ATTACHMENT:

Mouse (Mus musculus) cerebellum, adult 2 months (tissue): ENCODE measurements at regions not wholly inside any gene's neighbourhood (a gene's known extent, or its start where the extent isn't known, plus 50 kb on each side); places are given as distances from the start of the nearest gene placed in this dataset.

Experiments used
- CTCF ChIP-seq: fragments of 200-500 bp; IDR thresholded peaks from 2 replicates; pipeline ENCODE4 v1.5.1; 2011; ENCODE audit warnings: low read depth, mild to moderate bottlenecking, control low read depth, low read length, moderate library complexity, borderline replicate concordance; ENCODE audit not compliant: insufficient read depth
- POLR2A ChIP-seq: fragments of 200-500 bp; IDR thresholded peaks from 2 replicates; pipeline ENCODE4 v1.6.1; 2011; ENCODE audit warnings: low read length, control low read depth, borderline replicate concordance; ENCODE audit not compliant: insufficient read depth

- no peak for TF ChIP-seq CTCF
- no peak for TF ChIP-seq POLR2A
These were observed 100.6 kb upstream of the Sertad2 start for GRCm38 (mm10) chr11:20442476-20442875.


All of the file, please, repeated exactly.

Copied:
Mouse (Mus musculus) cerebellum, adult 2 months (tissue): ENCODE measurements at regions not wholly inside any gene's neighbourhood (a gene's known extent, or its start where the extent isn't known, plus 50 kb on each side); places are given as distances from the start of the nearest gene placed in this dataset.

Experiments used
- CTCF ChIP-seq: fragments of 200-500 bp; IDR thresholded peaks from 2 replicates; pipeline ENCODE4 v1.5.1; 2011; ENCODE audit warnings: low read depth, mild to moderate bottlenecking, control low read depth, low read length, moderate library complexity, borderline replicate concordance; ENCODE audit not compliant: insufficient read depth
- POLR2A ChIP-seq: fragments of 200-500 bp; IDR thresholded peaks from 2 replicates; pipeline ENCODE4 v1.6.1; 2011; ENCODE audit warnings: low read length, control low read depth, borderline replicate concordance; ENCODE audit not compliant: insufficient read depth

- no peak for TF ChIP-seq CTCF
- no peak for TF ChIP-seq POLR2A
These were observed 100.6 kb upstream of the Sertad2 start for GRCm38 (mm10) chr11:20442476-20442875.